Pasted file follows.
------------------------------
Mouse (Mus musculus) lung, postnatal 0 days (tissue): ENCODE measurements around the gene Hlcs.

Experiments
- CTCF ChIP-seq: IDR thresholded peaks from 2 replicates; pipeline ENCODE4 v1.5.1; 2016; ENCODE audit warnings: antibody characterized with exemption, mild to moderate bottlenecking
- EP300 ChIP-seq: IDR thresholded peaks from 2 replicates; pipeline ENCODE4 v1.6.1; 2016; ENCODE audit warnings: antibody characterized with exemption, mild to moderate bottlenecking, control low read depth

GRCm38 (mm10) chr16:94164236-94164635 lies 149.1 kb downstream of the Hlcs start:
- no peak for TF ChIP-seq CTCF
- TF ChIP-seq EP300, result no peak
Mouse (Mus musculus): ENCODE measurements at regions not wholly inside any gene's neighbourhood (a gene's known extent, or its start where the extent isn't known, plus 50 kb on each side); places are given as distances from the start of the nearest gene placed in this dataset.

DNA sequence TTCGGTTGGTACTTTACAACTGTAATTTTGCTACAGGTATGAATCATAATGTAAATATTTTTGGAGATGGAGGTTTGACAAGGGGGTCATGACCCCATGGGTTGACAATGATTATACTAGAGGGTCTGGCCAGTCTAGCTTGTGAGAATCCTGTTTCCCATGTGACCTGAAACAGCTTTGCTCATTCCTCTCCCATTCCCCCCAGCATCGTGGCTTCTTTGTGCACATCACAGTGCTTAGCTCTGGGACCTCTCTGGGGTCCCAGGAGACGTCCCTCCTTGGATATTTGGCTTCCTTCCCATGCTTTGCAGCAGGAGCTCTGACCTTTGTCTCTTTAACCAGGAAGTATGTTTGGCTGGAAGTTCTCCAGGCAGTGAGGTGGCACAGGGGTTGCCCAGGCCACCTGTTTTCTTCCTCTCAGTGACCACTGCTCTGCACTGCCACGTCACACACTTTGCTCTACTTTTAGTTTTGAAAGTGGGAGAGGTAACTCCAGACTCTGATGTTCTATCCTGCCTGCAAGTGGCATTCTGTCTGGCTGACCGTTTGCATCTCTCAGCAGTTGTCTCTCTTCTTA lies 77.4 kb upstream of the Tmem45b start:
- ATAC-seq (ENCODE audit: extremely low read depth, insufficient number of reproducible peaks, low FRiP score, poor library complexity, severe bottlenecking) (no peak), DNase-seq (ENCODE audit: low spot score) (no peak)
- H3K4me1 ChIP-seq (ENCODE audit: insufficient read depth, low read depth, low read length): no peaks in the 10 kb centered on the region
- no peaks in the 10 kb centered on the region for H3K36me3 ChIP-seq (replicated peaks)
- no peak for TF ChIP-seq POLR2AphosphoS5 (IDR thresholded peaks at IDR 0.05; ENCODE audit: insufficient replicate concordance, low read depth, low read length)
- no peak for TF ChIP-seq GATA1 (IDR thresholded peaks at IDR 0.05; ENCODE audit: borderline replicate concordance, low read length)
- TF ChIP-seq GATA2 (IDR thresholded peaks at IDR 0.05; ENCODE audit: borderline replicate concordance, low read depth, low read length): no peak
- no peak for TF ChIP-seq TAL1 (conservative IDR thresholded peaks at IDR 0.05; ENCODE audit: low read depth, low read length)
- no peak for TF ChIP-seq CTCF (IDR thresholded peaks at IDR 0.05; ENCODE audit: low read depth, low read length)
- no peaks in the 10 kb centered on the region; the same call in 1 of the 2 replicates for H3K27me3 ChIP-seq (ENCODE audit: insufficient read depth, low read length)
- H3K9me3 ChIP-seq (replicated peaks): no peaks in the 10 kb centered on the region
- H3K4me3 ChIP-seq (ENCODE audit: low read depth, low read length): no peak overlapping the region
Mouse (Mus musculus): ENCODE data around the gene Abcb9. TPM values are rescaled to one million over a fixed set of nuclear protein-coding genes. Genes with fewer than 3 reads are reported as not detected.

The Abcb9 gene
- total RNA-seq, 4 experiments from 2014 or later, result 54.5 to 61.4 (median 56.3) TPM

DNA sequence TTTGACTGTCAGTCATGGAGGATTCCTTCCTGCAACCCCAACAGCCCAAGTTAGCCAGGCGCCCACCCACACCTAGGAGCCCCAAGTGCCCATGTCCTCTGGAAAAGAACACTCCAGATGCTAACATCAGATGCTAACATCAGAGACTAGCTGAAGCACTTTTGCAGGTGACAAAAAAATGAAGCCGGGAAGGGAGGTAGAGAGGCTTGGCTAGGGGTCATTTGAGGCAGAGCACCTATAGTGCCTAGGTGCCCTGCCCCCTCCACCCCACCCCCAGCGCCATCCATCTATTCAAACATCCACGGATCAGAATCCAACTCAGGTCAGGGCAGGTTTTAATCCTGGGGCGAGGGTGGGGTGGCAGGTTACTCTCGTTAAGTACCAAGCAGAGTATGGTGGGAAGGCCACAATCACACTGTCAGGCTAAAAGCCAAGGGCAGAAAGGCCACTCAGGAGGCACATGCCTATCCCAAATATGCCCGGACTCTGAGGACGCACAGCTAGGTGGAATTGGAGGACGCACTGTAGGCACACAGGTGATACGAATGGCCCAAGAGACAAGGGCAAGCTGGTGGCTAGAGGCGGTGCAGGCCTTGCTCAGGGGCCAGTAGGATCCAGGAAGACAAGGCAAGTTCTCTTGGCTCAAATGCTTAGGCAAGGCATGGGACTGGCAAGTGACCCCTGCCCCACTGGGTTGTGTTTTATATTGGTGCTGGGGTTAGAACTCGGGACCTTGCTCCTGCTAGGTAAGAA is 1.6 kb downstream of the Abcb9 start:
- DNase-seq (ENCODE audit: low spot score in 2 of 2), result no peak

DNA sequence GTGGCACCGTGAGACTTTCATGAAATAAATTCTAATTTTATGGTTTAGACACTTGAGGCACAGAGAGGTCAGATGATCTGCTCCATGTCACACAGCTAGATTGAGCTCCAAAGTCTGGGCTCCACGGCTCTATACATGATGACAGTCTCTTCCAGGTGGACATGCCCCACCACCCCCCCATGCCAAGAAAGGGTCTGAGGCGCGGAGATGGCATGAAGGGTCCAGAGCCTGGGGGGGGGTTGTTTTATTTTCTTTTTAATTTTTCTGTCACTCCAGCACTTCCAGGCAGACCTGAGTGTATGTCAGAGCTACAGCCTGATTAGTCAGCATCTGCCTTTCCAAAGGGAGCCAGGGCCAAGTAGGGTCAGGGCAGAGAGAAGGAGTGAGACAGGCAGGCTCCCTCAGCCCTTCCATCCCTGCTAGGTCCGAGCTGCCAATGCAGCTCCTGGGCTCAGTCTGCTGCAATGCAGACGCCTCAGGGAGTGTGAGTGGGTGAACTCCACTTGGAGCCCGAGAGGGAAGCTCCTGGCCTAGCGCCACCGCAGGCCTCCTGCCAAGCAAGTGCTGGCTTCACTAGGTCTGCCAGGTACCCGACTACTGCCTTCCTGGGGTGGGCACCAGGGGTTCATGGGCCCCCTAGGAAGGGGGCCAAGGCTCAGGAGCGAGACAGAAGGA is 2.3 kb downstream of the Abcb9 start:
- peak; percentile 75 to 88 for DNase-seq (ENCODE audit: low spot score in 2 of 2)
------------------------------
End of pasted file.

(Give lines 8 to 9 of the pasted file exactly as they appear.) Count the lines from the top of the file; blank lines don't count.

Mouse (Mus musculus): ENCODE measurements at regions not wholly inside any gene's neighbourhood (a gene's known extent, or its start where the extent isn't known, plus 50 kb on each side); places are given as distances from the start of the nearest gene placed in this dataset.

DNA sequence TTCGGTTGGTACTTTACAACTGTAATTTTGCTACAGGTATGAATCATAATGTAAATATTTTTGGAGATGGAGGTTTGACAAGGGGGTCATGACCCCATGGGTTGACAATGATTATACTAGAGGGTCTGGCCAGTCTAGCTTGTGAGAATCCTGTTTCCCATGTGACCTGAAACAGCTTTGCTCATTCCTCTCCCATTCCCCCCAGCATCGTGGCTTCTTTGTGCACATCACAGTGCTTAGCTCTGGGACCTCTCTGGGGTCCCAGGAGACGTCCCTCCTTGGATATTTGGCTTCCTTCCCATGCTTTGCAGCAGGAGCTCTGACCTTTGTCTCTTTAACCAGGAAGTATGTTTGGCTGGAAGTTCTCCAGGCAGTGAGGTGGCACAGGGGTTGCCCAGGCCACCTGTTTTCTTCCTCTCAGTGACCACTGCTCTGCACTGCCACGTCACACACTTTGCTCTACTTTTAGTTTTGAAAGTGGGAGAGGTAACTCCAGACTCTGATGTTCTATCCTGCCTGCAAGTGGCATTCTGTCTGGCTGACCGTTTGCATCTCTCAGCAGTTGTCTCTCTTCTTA lies 77.4 kb upstream of the Tmem45b start: